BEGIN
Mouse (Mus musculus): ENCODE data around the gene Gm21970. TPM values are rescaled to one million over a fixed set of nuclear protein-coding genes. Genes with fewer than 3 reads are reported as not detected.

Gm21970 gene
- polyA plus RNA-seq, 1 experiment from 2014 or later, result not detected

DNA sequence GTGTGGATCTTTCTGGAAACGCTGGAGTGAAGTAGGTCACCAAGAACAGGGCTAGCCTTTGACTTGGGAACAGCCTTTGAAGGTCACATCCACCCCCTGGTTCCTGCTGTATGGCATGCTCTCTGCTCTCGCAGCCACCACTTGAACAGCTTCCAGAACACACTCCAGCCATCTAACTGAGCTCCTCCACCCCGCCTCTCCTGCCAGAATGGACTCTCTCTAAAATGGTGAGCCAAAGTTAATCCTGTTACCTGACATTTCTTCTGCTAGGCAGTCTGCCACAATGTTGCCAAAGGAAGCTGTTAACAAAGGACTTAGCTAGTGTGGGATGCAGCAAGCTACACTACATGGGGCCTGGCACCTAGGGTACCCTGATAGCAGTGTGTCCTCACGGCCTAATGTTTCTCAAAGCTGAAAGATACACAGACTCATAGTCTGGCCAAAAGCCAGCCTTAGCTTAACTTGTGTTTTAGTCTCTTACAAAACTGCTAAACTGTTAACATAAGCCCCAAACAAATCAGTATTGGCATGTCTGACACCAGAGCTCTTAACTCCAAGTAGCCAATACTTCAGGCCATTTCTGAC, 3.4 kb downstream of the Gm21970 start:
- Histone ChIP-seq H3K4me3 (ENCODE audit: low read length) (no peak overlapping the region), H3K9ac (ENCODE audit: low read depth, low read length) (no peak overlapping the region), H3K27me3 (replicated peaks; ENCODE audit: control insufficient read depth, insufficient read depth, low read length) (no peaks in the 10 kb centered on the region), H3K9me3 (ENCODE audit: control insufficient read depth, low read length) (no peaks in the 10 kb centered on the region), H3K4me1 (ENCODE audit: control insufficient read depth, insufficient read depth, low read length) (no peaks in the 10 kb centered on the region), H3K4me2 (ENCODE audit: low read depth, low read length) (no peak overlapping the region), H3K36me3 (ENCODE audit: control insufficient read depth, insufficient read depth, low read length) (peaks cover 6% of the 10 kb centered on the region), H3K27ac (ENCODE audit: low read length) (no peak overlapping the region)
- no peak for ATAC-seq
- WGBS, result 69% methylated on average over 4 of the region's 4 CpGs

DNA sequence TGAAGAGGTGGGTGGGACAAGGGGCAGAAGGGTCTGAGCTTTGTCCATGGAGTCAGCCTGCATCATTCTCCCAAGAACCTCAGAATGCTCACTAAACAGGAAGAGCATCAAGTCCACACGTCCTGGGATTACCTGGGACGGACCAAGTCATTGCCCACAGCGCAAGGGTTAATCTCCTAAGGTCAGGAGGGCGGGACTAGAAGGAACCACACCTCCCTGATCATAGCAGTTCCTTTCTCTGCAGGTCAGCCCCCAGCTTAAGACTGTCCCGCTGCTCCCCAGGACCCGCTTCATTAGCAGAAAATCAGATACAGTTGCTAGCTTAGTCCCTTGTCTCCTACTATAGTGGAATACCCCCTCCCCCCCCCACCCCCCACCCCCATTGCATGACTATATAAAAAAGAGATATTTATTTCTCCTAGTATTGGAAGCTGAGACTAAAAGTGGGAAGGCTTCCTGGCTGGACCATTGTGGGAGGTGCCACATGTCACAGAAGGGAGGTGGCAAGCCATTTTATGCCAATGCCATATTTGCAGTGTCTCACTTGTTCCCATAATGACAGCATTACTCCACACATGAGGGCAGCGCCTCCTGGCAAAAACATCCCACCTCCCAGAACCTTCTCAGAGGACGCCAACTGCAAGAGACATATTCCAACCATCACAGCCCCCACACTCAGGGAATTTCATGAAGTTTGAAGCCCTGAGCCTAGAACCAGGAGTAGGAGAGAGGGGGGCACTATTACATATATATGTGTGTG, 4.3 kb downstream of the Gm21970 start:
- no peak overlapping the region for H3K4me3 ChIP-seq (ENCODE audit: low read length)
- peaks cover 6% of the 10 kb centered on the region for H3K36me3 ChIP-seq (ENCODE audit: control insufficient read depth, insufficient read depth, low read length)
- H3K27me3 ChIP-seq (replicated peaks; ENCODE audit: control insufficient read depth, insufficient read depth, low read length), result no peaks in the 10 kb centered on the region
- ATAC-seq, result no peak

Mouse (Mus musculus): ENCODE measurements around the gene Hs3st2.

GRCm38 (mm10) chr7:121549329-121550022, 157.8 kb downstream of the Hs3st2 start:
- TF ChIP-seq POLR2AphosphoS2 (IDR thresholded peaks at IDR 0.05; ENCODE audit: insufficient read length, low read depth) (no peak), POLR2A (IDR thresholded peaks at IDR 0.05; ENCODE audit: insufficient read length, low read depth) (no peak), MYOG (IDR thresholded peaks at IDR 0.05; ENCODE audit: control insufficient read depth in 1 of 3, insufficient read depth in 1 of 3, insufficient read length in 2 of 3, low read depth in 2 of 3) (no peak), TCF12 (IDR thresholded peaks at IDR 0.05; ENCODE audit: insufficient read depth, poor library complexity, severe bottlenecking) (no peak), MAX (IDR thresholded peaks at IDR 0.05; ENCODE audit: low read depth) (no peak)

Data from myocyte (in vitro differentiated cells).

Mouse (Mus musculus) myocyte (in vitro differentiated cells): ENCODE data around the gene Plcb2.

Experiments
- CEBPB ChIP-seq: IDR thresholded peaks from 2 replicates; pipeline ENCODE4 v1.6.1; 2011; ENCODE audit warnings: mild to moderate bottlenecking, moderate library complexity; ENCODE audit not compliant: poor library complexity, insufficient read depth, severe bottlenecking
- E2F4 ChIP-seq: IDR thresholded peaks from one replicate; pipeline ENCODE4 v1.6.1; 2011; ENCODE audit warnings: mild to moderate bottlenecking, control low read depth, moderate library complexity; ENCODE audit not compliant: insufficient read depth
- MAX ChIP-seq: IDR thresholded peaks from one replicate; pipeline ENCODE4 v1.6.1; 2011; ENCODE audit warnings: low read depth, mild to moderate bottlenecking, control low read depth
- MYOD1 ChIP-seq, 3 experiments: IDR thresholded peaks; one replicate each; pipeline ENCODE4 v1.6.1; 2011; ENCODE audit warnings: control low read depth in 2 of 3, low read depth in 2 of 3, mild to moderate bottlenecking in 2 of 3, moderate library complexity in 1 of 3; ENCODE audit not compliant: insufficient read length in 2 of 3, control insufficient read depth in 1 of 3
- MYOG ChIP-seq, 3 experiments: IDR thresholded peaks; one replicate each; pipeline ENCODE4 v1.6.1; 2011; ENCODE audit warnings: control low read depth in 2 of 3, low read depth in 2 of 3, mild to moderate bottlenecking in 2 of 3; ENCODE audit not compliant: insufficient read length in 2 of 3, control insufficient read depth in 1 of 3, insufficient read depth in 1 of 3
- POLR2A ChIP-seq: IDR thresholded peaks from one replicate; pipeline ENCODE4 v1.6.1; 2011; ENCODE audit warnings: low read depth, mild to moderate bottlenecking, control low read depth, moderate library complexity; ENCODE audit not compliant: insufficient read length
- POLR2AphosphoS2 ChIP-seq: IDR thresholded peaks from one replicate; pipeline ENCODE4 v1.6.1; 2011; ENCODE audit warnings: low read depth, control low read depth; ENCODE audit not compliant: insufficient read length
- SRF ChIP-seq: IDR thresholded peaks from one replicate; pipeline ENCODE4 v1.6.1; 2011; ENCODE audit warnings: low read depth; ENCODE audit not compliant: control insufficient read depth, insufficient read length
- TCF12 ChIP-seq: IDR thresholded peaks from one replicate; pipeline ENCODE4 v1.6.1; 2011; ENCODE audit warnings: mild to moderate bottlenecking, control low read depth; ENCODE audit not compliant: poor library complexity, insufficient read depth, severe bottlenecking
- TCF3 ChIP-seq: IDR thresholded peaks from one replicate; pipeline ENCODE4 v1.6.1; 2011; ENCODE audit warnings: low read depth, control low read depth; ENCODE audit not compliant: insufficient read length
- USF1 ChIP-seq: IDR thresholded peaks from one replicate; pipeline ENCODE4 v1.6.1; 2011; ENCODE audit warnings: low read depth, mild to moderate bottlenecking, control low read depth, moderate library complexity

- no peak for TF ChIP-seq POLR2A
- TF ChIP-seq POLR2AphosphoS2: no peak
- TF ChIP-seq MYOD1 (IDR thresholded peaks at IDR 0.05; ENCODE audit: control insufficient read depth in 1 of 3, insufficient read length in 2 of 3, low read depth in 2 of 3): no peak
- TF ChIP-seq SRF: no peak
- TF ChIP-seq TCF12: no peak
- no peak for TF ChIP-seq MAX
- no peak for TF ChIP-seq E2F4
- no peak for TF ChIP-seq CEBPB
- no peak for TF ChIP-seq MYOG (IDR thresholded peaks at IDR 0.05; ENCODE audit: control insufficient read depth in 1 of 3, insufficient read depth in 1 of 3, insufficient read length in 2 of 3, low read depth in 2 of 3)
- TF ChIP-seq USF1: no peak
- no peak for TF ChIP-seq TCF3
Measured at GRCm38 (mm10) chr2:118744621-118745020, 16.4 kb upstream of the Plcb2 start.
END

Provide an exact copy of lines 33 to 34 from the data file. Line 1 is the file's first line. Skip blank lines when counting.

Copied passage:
- TF ChIP-seq SRF: no peak
- TF ChIP-seq TCF12: no peak